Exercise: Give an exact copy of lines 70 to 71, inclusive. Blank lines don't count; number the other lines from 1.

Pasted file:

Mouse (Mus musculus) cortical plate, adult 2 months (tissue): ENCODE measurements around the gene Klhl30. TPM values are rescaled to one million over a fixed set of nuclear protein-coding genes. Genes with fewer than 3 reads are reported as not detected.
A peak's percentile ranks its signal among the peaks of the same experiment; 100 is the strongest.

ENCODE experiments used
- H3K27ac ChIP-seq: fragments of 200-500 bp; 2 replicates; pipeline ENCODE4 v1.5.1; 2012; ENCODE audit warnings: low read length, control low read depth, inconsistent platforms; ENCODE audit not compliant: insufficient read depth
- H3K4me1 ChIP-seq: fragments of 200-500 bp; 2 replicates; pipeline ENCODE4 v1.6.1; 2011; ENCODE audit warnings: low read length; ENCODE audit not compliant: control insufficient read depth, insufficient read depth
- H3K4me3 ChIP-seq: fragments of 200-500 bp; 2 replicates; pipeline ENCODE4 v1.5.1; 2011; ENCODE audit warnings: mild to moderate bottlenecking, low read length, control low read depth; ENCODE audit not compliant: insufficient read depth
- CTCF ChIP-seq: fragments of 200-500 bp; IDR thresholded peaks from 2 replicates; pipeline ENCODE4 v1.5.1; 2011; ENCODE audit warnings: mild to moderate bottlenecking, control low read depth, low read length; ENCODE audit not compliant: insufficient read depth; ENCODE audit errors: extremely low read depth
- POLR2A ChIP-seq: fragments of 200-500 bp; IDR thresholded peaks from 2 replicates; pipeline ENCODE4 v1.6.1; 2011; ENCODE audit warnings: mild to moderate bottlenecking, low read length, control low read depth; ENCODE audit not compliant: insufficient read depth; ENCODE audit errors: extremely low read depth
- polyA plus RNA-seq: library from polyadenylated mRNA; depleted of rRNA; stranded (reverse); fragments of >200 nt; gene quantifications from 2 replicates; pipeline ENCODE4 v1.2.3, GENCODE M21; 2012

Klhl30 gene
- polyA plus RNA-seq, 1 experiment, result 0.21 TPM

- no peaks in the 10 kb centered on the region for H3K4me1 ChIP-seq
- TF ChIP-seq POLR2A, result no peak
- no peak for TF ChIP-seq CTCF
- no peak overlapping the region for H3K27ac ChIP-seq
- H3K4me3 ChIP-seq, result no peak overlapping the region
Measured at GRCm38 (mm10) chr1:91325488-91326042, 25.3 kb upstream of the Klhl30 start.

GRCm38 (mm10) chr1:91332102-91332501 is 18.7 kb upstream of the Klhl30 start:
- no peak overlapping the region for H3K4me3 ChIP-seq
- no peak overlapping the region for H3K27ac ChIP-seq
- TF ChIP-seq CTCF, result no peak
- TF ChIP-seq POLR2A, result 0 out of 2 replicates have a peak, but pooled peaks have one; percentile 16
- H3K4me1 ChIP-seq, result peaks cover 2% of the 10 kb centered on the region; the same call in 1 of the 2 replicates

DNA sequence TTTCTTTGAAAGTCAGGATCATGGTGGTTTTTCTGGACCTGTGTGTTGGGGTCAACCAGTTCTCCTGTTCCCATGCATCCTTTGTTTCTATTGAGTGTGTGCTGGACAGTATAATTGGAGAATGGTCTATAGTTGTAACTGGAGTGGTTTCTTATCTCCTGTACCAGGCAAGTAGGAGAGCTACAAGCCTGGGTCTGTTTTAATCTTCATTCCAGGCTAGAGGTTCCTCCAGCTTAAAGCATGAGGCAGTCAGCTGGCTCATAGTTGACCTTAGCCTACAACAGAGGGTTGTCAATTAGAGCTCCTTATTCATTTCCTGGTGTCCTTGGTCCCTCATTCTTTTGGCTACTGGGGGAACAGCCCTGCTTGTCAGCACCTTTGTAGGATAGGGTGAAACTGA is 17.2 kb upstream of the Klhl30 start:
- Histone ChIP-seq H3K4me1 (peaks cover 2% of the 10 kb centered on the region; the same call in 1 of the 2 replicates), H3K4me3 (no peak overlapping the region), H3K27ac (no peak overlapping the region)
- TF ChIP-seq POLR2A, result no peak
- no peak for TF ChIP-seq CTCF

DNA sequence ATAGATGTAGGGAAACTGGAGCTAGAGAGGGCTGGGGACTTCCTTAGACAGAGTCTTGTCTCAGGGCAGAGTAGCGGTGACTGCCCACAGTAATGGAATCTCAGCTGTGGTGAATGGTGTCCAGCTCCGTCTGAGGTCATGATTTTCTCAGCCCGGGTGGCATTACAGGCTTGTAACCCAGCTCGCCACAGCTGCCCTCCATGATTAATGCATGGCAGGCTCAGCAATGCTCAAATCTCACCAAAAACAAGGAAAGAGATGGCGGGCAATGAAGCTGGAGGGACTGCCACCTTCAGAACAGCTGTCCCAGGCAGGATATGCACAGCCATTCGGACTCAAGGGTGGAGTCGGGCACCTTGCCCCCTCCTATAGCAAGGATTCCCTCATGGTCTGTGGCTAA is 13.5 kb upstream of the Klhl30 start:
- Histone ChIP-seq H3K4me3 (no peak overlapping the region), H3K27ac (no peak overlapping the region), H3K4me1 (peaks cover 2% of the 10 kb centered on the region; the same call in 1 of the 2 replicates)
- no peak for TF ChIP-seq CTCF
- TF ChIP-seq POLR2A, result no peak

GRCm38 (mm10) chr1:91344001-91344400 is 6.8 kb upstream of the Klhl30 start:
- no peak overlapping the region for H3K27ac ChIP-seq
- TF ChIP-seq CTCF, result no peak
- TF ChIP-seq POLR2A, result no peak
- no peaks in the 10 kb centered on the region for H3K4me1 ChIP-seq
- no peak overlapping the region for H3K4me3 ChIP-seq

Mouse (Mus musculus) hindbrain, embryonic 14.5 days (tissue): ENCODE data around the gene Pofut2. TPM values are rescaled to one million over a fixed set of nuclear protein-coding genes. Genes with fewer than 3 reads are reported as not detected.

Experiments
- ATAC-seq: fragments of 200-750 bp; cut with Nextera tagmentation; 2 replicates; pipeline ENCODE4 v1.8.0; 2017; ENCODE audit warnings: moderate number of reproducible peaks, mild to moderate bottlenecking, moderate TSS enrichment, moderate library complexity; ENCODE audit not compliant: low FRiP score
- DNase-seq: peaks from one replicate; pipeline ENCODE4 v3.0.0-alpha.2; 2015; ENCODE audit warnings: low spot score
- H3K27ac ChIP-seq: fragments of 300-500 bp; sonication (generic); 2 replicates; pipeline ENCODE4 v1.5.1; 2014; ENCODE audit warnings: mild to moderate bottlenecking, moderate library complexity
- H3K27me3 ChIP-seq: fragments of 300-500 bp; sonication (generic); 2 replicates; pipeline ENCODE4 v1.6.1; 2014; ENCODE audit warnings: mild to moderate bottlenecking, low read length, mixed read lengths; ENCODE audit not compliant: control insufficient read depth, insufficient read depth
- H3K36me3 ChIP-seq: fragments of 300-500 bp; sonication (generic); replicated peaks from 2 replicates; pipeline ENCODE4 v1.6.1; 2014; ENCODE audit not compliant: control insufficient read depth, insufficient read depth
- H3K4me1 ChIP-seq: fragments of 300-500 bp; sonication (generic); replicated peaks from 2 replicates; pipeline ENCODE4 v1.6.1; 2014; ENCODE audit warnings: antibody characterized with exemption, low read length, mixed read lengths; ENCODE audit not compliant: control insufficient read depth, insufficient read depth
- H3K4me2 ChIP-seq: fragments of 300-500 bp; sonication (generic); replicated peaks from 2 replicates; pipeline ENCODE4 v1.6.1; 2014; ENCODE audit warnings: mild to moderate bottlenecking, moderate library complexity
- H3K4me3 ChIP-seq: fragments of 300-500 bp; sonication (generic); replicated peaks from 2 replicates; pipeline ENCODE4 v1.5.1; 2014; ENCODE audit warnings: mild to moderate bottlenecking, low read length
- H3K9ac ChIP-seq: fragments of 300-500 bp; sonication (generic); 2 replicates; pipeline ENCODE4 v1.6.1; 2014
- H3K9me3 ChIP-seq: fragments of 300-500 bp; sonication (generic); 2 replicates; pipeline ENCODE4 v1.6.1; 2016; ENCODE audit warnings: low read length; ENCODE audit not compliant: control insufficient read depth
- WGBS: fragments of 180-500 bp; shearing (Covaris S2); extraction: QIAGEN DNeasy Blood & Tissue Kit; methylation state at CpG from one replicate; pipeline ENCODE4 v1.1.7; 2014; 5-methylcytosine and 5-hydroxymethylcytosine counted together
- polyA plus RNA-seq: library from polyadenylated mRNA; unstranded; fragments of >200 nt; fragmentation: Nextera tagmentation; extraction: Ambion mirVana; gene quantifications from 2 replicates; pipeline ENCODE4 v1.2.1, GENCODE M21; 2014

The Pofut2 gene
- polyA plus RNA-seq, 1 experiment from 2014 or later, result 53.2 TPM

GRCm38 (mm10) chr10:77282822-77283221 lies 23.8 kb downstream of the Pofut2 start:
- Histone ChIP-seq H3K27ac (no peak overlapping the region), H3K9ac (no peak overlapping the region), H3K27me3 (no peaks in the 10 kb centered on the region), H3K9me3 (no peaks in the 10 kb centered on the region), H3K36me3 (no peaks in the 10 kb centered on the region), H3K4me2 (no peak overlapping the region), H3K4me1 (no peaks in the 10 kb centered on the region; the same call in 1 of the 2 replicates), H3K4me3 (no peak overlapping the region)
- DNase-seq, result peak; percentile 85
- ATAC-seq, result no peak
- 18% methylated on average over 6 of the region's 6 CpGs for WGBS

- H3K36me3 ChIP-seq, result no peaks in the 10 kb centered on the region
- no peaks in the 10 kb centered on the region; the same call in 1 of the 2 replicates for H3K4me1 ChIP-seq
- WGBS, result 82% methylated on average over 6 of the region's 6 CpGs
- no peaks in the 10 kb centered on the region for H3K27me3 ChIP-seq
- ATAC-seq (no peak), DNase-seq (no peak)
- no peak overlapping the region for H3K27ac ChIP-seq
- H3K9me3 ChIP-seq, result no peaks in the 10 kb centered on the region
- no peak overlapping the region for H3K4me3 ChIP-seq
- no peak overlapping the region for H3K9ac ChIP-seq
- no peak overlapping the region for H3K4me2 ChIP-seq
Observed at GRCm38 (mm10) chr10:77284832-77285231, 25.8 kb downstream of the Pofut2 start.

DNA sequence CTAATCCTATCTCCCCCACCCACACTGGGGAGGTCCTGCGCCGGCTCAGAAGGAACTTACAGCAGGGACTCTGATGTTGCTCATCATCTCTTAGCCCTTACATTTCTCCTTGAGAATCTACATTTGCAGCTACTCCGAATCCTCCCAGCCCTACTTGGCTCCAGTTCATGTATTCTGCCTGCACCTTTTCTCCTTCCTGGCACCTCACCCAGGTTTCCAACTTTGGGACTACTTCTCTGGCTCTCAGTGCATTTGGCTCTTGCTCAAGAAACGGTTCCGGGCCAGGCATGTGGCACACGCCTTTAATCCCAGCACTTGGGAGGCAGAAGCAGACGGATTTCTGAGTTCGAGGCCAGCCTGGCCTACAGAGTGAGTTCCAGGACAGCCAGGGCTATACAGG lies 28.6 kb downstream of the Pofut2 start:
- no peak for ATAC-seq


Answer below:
DNA sequence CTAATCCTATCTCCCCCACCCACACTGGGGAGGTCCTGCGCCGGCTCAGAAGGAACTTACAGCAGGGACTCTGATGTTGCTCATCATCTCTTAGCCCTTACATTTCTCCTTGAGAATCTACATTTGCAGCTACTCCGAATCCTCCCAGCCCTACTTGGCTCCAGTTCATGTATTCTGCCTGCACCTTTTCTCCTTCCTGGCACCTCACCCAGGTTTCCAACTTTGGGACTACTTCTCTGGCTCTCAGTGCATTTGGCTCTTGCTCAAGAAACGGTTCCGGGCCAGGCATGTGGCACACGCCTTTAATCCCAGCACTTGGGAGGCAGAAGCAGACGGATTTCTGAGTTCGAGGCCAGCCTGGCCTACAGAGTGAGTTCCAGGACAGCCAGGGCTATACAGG lies 28.6 kb downstream of the Pofut2 start:
- no peak for ATAC-seq